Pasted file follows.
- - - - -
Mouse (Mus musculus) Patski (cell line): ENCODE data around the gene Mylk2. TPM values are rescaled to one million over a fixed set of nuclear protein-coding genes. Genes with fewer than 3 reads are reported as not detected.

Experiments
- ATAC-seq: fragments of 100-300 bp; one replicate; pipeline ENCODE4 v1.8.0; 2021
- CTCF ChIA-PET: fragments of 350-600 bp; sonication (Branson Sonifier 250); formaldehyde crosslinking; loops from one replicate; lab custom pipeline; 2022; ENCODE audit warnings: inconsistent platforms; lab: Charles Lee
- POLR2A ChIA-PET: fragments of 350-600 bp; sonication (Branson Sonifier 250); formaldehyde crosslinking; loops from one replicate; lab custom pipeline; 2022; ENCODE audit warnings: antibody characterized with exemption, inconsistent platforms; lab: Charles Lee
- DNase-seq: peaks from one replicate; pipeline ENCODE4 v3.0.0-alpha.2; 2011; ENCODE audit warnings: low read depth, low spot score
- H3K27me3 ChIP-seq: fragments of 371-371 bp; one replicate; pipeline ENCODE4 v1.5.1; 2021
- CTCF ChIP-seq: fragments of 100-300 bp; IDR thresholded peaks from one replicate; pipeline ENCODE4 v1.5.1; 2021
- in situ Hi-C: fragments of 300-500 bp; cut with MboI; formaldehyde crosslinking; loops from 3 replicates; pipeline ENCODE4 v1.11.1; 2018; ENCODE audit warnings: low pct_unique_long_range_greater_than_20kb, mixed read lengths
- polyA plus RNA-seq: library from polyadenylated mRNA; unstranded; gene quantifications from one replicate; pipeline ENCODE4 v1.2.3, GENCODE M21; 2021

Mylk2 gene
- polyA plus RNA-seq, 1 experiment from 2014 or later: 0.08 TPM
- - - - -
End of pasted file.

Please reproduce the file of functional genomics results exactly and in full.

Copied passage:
Mouse (Mus musculus) Patski (cell line): ENCODE data around the gene Mylk2. TPM values are rescaled to one million over a fixed set of nuclear protein-coding genes. Genes with fewer than 3 reads are reported as not detected.

Experiments
- ATAC-seq: fragments of 100-300 bp; one replicate; pipeline ENCODE4 v1.8.0; 2021
- CTCF ChIA-PET: fragments of 350-600 bp; sonication (Branson Sonifier 250); formaldehyde crosslinking; loops from one replicate; lab custom pipeline; 2022; ENCODE audit warnings: inconsistent platforms; lab: Charles Lee
- POLR2A ChIA-PET: fragments of 350-600 bp; sonication (Branson Sonifier 250); formaldehyde crosslinking; loops from one replicate; lab custom pipeline; 2022; ENCODE audit warnings: antibody characterized with exemption, inconsistent platforms; lab: Charles Lee
- DNase-seq: peaks from one replicate; pipeline ENCODE4 v3.0.0-alpha.2; 2011; ENCODE audit warnings: low read depth, low spot score
- H3K27me3 ChIP-seq: fragments of 371-371 bp; one replicate; pipeline ENCODE4 v1.5.1; 2021
- CTCF ChIP-seq: fragments of 100-300 bp; IDR thresholded peaks from one replicate; pipeline ENCODE4 v1.5.1; 2021
- in situ Hi-C: fragments of 300-500 bp; cut with MboI; formaldehyde crosslinking; loops from 3 replicates; pipeline ENCODE4 v1.11.1; 2018; ENCODE audit warnings: low pct_unique_long_range_greater_than_20kb, mixed read lengths
- polyA plus RNA-seq: library from polyadenylated mRNA; unstranded; gene quantifications from one replicate; pipeline ENCODE4 v1.2.3, GENCODE M21; 2021

Mylk2 gene
- polyA plus RNA-seq, 1 experiment from 2014 or later: 0.08 TPM